Foundations-Building Capacity

The Convention on Biological Diversity has been adopted by many countries, resulting in the development of national biodiversity strategies. This illustrates the international recognition of the importance of protecting ecosystems. However, ecosystems still face many threats, some of them growing and spreading so rapidly as to cause irreversible deterioration in many countries and areas.

How do introduced species cause problems for biodiversity? What makes a species invasive? When humans introduce non-native species to a new environment, it can have disastrous impacts on native species and the entire ecosystem.

The presence of invasive species generally leads to negative impacts, some perhaps irreversible, and the economic costs from the impacts and their management can be substantial and long-lasting. Efforts to understand the extent of damages caused by invasive species are slowly gaining momentum globally; however, in many countries, efforts are only beginning. This guide will assist Pacific island practitioners to use the costs that result from invasive species incursions to gain support to fund prevention, management, restoration, research and outreach.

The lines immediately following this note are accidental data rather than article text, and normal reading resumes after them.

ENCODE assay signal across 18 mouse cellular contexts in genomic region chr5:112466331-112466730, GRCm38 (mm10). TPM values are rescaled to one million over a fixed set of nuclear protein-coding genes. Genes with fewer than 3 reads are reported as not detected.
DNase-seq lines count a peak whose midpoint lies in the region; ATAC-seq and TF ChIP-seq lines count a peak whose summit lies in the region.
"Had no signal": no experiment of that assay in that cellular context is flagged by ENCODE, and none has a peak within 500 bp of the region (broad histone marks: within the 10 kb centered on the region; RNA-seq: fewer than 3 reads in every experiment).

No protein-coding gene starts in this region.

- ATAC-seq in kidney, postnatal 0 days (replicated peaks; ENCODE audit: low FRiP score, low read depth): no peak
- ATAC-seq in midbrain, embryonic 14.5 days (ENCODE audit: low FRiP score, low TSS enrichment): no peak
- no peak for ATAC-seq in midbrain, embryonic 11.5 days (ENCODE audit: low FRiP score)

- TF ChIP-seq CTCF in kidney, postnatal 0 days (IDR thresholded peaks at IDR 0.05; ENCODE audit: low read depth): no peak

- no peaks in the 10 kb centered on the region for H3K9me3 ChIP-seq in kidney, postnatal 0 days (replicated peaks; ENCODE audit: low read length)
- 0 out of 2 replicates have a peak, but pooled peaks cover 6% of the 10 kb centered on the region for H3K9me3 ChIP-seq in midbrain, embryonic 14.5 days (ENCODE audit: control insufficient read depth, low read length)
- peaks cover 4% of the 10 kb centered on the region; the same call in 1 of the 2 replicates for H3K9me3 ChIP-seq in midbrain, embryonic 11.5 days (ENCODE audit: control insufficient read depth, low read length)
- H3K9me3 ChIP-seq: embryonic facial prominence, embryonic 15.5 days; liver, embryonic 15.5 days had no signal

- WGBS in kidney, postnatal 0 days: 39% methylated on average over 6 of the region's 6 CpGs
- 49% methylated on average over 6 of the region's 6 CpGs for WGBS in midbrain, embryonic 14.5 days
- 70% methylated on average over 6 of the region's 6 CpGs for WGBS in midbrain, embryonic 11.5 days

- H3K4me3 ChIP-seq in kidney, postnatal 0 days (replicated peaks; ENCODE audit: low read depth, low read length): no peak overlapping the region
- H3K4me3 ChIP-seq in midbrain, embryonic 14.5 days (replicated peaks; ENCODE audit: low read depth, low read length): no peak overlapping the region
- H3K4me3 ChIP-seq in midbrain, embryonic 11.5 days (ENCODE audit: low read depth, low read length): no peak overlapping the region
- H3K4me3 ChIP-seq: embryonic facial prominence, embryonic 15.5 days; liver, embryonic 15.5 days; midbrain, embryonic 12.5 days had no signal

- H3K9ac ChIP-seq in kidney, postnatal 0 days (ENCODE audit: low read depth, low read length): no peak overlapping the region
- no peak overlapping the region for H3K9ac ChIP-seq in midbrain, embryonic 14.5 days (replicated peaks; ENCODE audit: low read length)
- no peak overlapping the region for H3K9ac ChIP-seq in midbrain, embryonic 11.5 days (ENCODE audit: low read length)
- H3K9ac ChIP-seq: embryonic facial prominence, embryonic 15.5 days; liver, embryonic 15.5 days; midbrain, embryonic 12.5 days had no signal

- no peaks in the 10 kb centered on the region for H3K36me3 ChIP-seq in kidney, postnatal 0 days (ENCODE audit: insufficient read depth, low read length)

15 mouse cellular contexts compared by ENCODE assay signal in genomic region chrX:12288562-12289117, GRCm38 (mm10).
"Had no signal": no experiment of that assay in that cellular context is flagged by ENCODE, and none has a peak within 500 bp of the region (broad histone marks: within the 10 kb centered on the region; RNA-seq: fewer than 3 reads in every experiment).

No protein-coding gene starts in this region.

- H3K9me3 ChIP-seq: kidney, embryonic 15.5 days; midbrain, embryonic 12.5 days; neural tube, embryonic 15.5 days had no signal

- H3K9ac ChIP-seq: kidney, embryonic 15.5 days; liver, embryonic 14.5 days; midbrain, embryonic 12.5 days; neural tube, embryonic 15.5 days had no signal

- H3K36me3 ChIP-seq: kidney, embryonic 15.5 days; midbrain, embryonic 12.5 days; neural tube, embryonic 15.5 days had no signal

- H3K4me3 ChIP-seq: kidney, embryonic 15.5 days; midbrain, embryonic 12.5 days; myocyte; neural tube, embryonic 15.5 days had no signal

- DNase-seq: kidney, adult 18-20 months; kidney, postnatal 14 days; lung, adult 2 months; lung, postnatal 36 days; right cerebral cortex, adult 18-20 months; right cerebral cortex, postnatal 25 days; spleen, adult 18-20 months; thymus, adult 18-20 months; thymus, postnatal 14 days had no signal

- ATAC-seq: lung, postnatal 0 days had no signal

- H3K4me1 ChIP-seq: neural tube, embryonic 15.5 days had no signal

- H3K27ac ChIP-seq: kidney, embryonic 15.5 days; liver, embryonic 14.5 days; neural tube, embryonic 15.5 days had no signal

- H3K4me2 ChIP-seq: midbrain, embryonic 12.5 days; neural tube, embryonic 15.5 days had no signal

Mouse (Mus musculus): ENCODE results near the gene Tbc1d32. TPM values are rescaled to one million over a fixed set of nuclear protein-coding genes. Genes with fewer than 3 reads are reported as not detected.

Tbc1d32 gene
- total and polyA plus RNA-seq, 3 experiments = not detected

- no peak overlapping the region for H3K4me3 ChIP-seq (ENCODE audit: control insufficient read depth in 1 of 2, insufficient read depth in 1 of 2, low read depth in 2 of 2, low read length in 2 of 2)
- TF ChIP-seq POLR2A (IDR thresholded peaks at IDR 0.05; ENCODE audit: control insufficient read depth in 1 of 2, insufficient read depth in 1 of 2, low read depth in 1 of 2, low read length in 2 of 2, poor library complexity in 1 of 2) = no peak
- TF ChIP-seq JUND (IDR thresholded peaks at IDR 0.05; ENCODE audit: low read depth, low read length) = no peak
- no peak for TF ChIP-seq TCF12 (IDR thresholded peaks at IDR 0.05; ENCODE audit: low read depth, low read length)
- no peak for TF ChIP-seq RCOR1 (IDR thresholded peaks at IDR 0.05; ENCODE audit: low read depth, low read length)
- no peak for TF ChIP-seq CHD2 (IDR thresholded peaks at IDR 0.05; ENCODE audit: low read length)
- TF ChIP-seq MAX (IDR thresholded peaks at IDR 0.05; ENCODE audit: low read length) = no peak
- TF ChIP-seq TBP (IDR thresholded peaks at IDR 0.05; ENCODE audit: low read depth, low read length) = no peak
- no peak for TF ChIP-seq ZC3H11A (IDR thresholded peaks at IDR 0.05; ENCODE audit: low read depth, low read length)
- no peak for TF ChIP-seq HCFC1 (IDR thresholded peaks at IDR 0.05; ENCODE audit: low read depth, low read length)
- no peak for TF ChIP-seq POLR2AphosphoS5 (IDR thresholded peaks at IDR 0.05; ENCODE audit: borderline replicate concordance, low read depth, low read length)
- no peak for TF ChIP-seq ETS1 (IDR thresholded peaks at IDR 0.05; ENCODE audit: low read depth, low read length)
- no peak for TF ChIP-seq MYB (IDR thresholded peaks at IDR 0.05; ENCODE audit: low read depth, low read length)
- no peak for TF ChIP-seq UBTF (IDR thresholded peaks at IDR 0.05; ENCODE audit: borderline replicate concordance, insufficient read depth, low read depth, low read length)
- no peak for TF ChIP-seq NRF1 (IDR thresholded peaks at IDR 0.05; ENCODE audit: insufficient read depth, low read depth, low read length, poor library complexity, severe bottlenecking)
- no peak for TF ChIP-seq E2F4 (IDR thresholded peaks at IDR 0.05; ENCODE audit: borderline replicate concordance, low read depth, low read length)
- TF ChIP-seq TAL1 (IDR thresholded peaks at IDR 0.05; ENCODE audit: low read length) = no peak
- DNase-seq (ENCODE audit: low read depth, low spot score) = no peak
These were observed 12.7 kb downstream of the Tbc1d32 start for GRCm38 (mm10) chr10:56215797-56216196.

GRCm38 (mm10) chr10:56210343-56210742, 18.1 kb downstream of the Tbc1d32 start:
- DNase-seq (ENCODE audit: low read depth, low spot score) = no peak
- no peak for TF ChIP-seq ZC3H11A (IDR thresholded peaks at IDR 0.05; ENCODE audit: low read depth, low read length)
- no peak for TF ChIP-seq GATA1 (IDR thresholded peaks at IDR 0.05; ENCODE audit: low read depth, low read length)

Dealing with invasive species is a huge job. Invasive species are everyone's responsibility, but people can only help if they are aware and know what they can change to make a difference. This guide is designed to support your creation of cost-effective communications campaigns to reduce the impact of invasive species in Pacific Island nations. Thanks to Steve Menzies and the Pasifika Collective for assisting with the design of the campaign, assisting and advising SPREP through the process, and preparing the draft text for this guide.